US 3324515 A
Description (OCR text may contain errors)
June 13, 1967 EST 3,324,515
COILER Filed May 12, 1966 3,324,515 COILER Paul Bemis West, Clemson, S.C., assigno to Maremont Corporation, Chicago, 11]., a corporation of Illinois Filed May 12, 1966, Ser. No. 549,532 4 Claims. (Cl. 119-159) This invention relates to textile machinery and more particularly to an improved coiler mechanism whereby textile fibers in the form of a sliver are laid into a can.
In certain textile machines whose end products comprise textile fibers in sliver form, such as a drawing frame for example, there is generally provided a coiler mechanism to deposit the sliver in a can as the final step in the machine operation. conventionally, this coiler mechanism consists of a tube gear having a large diameter smooth fiat bottom surface and a surrounding stationary pressure plate having its bottom surface disposed in the plane of the bottom surface of the gear to expose the entire bottom surface of the gear. The gear is rotated about a vertical central axis and carries an inclined tube having its outlet end disposed above an orifice or passage through the gear and its bottom surface. The inlet end of the gear is disposed beneath a pair of delivery rolls to feed the sliver to the tube. As the tube gear rotates, the sliver is conducted through the tube to the orifice formed in the gear whence it is deposited in overlapping coils which are of adiameter somewhat greater than half of the diameter of the can. Such coiling produces a coiled mass with a. central axial hole with the greatest mass of the overlapping coils of sliver located adjacent the central hole. As a result, at the latter stages of the can filling operation with the coiled sliver in contact with the overlying bottom surfaces of the pressure plate and the tube gear, the coiled sliver adjacent the central hole is subjccted to greater pressure than is that further away from the center toward the peripheral edge of the can. For this reason, the relative rotation of the coiled sliver and the tube gear causes a substantial degree of misalignment of fibers of the coiled sliver in the area subjected to such higher pressures and so affects the quality of the yarn produced from such sliver.
Accordingly, it is a major object of the present invention to eliminate such fiber misalignment by providing a coiler tube gear structure capable of producing a much more uniform pressure on the coiled sliver in contact with it.
This I have accomplished by means of a coiler tube gear having a smooth c'oncavely upwardly dished bottom surface at least in the central portion thereof extending for a major portion of the radius of the exposed bottom of the tube gear. Preferably, a generally fiat annular rim portion through which the sliver orifice extends is provided around the dished surface.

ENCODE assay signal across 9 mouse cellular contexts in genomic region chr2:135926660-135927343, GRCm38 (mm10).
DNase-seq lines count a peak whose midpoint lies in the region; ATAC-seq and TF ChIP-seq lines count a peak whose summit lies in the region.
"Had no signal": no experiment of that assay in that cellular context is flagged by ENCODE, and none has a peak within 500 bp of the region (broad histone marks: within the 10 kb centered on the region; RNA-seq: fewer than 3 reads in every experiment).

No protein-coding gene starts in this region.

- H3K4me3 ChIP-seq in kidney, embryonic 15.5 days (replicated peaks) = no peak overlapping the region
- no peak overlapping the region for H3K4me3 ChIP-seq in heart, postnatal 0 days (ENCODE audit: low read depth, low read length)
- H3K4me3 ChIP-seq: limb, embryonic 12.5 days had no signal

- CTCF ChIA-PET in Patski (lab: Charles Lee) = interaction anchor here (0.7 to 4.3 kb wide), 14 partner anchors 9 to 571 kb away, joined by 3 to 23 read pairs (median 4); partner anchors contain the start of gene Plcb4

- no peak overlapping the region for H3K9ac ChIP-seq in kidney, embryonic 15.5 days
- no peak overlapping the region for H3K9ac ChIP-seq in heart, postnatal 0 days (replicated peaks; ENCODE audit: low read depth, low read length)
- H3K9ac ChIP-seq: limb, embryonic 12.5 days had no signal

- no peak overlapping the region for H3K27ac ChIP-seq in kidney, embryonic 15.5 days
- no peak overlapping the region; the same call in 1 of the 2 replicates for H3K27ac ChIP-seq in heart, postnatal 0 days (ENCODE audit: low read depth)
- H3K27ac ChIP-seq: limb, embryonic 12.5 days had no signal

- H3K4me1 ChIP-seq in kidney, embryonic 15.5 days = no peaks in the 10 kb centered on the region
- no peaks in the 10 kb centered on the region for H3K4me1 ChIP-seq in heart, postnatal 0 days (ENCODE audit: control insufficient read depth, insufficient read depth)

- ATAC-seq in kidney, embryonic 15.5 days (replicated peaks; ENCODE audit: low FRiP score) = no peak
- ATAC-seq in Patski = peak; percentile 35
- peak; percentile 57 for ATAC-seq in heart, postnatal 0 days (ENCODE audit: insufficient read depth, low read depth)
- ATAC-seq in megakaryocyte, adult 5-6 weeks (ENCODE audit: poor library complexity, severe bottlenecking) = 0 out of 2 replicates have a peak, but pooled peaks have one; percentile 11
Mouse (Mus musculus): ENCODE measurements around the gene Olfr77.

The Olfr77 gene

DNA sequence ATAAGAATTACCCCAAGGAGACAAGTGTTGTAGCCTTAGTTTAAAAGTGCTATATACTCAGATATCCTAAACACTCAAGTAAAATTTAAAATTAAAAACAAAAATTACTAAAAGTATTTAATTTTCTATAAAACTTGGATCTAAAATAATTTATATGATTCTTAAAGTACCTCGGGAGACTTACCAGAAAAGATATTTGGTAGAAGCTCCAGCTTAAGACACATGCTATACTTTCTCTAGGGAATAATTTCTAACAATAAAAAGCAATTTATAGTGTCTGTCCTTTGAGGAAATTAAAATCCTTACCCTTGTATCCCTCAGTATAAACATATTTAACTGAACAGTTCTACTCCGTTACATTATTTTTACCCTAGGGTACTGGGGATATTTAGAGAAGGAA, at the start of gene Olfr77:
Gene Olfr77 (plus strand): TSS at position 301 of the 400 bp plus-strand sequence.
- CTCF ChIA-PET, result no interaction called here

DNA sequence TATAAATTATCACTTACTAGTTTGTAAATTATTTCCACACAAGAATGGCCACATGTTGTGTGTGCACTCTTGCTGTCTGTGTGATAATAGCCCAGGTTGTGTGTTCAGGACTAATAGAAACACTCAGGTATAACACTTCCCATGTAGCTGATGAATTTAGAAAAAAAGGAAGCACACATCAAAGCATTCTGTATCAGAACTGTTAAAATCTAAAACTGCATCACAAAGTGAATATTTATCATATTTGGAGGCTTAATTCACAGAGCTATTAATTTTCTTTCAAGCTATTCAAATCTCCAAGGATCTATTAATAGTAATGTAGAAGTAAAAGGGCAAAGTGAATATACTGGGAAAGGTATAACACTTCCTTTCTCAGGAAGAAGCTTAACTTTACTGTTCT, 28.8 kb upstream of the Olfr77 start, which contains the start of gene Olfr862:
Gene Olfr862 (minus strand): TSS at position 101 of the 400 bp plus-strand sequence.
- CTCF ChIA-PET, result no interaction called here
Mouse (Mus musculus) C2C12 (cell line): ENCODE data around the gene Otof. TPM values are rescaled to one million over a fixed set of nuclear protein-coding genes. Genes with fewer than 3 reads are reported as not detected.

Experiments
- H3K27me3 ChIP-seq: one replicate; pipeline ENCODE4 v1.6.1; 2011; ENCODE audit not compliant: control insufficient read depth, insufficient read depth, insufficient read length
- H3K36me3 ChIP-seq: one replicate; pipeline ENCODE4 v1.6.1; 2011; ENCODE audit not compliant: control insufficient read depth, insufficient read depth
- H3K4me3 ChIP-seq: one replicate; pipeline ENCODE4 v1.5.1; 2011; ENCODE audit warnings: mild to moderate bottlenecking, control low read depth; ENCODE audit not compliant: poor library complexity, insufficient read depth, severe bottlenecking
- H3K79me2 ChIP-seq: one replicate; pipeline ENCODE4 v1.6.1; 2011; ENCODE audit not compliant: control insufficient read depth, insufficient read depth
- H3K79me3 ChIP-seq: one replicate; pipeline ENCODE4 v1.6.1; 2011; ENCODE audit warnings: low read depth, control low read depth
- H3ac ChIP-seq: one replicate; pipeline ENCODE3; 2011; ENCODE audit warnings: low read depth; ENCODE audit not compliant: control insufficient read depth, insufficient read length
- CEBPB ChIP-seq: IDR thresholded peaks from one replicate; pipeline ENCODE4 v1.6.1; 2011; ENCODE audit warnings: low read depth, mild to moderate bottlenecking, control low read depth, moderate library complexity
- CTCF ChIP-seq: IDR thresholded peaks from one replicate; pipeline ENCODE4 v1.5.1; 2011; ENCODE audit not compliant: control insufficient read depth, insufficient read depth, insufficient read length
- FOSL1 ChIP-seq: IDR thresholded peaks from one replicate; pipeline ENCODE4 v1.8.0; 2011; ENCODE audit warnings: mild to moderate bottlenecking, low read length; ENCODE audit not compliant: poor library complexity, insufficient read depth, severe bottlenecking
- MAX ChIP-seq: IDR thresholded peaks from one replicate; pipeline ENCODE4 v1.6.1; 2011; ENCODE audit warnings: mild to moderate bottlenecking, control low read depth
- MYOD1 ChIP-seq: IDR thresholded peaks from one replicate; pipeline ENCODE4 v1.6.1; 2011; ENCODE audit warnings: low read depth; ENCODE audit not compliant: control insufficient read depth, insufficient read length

The novel features of this invention, together with further objects and advantages thereof, will become more readily apparent from the following description of a preferred embodiment of the invention wherein reference will be had to the accompanying drawings. In the drawings:
FIG. 1 is a side sectional view of the coiler mechanism in accordance with the present invention; and
FIG. 2 is a plan view of the coiled sliver with the tube gear superposed thereabove.
With reference to FIGS. 1 and 2, it will be observed that the coiler mechanism includes a tube gear 12 which is caused to rotate about a vertical aXis by means of a pinion (not shown). A stationary pressure plate 30 surrounds the tube gear and has its bottom surface disposed substantially in the plane of the bottom surface of the gear to expose the entire bottom surface of the gear. Afiixed to the tube gear is a housing 16 adapted pivotally to support an inclined tube 14. To this end, there is 3,324,515 Patented June 13, 1967 clamped to the tube 14, at an intermediate point lengthwise thereof, a collar member 15 which is provided with a yoke in the form of a pair of depending portions astride the housing 16. A shaft 17, horizontally mounted by the housing, serves pivotally to mount the collar 15 and hence the tube 14, as shown. A pair of delivery rolls 18 and 19 are disposed about the receiving end of the tube to draw the sliver through a trumpet 20. Disposed below the lower or outlet end of the tube there is an orifice 21 through the tube gear 12 from which the sliver is deposited in coils in the can 10.
Gear 12 has an up-turned rim which carries the gear teeth 27, and above the teeth there is a circumferential race or groove 28 having a smooth concave surface. Angularly spaced about the periphery of the gear are four circular rollers 29 having convex peripheral surfaces in rolling contact with the surface defining the groove. Rollers 29 are individually mounted for rotation independently of one another on vertically disposed stub shafts 31 affixed to coiler plate 30 to support gear 12. A portion of can 10, in which is collected and coiled the sliver as it issues from the orifice 21 is shown beneath the gear 12, the under surface of the latter being exposed by the provision of a circular opening in pressure plate 30 of diameter slightly larger than that of the gear itself, as is conventional. Roving can 10 is rotated at a somewhat lesser speed than gear 12, although the means whereby this is done have not been shown since they are entirely conventional.